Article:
That’s the best part about being a Frugal Freak. You will be able to get to FIRE much faster than everyone else.

What do you think? Single readers out there, are you looking for a Frugal Freak?

Come meet us at this year's Chautauqua UK! Details here

58 thoughts on “Why You Should Marry a Frugal Freak”

  1. Yes, I was all keen on taking the survey, but it had no option for ‘Single’

    Single Male, 46
    Net worth $2.8 Million
    Never married, no kids
    Renting

  2. (1) As an offshoot project, perhaps you should start a dating site called “efrugality.com” for aspiring FIRE singles.

    (2) Don’t know what the average saving rate is here in the USA, but I bet it is pretty low. Spend, spend, spend not only seems to be the norm, but also is highly encouraged as the only way to support GDP growth and the economy. Whatever.

    Glad to say that I hear a different drummer….currently I am saving about 110% of my work income each month — that is, I pay for all my monthly expenses using dividends, and basically don’t even use my salary at all. (The extra 10% is from 401k matching.) Take that spendthrifts!

    1. OMG, this is an amazing idea. I want to find my next partner this way 😀 ! EFrugality, love it! Or alternatively… FIREsingles.com!

        1. Nope West coast of Canada 😉 Although I am a US citizen and love New York and would consider moving there one day as I am an actor! That’s what I intend to pursue full time with my FIRE-ness 😀

          1. haha, I’m on the west coast of Canada too! Care for a drink sometime 😉
            If by west coast of Canada you mean Vancouver ish.
            FireSingles. I like it.

    2. 1) *Scampers off to buy the domain*
      2) Average US savings rate is 5.5%. So you are kicking ass! At 110% saving rates you’re already FI! I’m guessing you really like your job because you are choosing to work at this point 🙂

  3. Fun post FireCracker! I admit to being a Frugal Freak. I guess I was born that way.

    Admittedly, sometimes it’s hard to be a Frugal Freak. People can be judgey… Sometimes those awful commenters on my blog are so mean it makes me cry.

    But whatevs…

    I’m literally typing this in my bed on a Monday morning, while *they* commute to work… So yeah, you f**kers go ahead and be judgey.

    1. “I’m literally typing this in my bed on a Monday morning, while *they* commute to work… So yeah, you f**kers go ahead and be judgey. ”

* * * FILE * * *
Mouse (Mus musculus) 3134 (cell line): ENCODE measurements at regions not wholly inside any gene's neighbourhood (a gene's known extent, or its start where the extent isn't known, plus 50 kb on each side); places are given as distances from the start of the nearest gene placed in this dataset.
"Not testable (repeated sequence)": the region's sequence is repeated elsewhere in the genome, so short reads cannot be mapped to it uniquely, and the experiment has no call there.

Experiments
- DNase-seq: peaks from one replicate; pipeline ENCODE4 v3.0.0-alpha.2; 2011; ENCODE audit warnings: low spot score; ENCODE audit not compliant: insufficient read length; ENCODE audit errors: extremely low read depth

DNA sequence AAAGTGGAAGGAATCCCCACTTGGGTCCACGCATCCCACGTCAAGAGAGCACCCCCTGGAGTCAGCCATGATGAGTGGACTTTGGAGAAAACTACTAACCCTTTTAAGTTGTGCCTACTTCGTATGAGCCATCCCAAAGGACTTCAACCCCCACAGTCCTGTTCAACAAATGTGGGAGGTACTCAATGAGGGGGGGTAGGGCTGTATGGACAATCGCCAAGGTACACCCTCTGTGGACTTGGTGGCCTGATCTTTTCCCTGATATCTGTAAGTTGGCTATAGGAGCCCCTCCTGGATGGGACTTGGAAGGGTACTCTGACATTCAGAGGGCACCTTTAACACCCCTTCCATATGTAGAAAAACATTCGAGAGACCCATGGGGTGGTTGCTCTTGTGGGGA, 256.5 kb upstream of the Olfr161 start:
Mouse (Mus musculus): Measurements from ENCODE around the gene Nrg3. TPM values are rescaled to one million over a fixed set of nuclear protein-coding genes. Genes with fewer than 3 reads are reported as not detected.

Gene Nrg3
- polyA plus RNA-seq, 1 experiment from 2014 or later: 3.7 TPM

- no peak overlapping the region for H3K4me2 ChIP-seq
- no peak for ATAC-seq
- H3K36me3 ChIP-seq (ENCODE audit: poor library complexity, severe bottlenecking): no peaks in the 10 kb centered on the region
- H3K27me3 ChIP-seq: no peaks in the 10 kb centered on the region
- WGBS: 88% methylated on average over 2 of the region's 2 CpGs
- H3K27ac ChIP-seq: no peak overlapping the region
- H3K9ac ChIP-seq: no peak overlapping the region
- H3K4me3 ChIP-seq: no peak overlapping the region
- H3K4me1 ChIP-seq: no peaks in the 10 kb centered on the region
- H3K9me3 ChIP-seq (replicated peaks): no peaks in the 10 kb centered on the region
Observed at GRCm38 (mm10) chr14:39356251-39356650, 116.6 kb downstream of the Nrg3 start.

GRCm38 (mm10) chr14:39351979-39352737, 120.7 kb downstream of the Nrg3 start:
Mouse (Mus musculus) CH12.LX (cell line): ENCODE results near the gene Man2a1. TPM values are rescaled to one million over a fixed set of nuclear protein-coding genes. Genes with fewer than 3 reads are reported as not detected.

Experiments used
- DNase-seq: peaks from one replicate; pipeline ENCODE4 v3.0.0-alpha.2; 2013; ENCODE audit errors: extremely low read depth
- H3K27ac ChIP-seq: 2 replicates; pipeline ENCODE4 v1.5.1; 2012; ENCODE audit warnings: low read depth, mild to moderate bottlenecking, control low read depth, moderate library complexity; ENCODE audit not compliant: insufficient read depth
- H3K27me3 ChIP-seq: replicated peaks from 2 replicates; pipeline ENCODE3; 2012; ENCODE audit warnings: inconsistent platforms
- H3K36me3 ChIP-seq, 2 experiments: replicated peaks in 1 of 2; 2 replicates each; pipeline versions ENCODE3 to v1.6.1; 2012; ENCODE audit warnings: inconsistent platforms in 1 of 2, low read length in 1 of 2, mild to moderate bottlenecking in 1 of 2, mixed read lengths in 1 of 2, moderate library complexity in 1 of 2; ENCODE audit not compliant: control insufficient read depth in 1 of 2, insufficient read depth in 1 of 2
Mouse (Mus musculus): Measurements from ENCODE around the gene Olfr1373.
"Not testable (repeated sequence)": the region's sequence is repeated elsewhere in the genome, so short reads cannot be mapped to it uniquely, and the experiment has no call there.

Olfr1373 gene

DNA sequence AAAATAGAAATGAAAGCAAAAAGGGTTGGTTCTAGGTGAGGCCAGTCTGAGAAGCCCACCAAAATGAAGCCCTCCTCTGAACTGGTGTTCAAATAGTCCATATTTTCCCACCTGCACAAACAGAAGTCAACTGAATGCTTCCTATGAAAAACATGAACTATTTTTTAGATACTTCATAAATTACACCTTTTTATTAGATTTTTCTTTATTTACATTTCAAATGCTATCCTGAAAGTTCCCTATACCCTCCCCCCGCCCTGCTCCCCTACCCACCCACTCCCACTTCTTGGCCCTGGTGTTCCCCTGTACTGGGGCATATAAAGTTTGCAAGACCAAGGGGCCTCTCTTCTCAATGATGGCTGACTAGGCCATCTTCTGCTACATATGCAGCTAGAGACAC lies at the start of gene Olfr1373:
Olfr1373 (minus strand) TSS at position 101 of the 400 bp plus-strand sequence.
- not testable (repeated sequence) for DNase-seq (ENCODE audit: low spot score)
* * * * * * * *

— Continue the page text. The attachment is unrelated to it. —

That’s the spirit! Haters are just jealous assholes who wish they had your life.

  4. I’m a saver but my partner is super spendy. I’ll have to try the budget % spending rule, to get him saving.

  5. Hee hee hee. This is a great point, though. 99% of the time you choose who you marry. If you know they aren’t open to living a thrifty lifestyle, it’s worth reconsidering a lifetime commitment–if it’s going to be a deal-breaker.

    1. On our first date I asked my now husband if he have student debt. And his answer was a big factor why I knew he is the one. If he answered yes, like most young Canadian professionals, that would have been a deal breaker. But instead he said he worked for 2 years so he can fulfill his lifelong engineering dream. Though he doesn’t seem as frugal as me, I was impressed with his sense of delayed gratification.

      Now both in our early 30’s, we are trying an 8-month mini retirement, taking off from work and traveling Asia with our baby. And if we are lucky, we only have 7 more years of fun learning before FIRE.

      1. Wow! Enjoy your mini retirement 🙂 So impressed that you guys are able to work together to achieve your dreams. And congrats on your new baby!

      2. When I met my spouse he was over $10k in debt from student loans. I had just enough money to pay them off so I paid them off for him and he slowly paid me back over the years by paying more towards rent every month.

    2. You’d think that’s true, but there are enough thrifty + spendy couples out there that it makes me wonder…

  6. There’s nothing wrong with being frugal as long as you aren’t so stingy that it is affecting the health and safety of you or the people around you (for instance being too cheap to maintain/repair your car and then it’s unsafe to drive, not repairing things that affect the safety of your home, cheaping out on medical care that your family needs, letting your family go hungry, etc.) I drove a car with a giant dent in the door and duct tape holding the bumper on over over 2 years and didn’t care about what people thought of, I got it serviced regularly but I didn’t care about paying for cosmetic issues.

    My spouse and I were often criticized by my mother and coworkers because we didn’t go out on dates or go on trips. Most of our date nights consisted of us cooking dinner at home and watching netflix (which is just what we did every night, so basically every night was date night) and when we took vacations from work we’d just stay at home and get things done we’d put off because we were working full time or we’d focus on our creative projects (we actually preferred it to spending hundreds/thousands of dollars on travelling and accommodations and having to waste 2 days of our vacation in a busy airport). We actually hate going out in public so much that we’d rather go to the dentist than a crowded movie theatre.